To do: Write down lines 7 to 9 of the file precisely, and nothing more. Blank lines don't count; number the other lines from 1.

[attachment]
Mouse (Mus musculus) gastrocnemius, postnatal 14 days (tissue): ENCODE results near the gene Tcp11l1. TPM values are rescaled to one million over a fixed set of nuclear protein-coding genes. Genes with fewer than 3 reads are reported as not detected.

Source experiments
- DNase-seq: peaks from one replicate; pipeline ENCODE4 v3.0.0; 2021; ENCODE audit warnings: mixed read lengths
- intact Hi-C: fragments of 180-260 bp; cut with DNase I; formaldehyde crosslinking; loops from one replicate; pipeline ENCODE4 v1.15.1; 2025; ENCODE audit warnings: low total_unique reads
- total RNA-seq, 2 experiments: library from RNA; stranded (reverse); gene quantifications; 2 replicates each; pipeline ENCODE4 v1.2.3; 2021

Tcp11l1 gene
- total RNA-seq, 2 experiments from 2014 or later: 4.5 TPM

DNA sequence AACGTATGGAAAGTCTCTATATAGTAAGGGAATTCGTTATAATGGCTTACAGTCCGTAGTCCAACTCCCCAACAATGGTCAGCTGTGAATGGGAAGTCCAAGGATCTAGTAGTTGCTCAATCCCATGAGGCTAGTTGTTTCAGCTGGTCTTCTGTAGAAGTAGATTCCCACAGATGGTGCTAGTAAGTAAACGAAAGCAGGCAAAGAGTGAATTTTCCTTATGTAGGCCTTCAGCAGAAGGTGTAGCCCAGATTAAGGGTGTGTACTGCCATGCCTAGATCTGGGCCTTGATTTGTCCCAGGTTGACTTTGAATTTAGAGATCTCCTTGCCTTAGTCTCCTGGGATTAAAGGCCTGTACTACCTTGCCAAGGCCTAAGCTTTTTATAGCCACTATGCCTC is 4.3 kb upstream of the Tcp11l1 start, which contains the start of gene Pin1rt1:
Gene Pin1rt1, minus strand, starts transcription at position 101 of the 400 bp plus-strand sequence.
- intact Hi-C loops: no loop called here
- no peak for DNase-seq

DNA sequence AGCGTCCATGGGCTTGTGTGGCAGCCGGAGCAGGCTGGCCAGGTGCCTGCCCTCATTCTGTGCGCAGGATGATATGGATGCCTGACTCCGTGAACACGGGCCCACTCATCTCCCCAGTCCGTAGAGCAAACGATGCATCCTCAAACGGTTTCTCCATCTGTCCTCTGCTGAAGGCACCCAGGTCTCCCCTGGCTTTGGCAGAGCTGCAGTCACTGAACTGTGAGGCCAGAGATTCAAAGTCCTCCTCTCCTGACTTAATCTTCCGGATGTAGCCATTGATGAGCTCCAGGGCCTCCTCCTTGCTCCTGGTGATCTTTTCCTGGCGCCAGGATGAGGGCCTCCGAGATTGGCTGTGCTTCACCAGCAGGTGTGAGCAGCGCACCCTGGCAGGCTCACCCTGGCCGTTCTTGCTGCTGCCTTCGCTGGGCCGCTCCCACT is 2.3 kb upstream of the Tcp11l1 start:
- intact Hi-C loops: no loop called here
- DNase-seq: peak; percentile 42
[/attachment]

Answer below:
- total RNA-seq, 2 experiments from 2014 or later: 4.5 TPM

DNA sequence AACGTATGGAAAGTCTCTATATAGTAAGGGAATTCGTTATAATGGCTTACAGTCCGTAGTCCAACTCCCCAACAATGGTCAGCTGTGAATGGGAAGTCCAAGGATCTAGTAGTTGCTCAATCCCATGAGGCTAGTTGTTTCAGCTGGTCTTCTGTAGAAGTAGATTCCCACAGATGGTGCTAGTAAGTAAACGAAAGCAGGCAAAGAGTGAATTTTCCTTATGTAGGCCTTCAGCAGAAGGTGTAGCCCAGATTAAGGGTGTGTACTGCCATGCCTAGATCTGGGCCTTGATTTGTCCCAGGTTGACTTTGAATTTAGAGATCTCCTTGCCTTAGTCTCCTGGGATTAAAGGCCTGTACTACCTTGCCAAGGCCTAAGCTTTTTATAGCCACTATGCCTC is 4.3 kb upstream of the Tcp11l1 start, which contains the start of gene Pin1rt1:
Gene Pin1rt1, minus strand, starts transcription at position 101 of the 400 bp plus-strand sequence.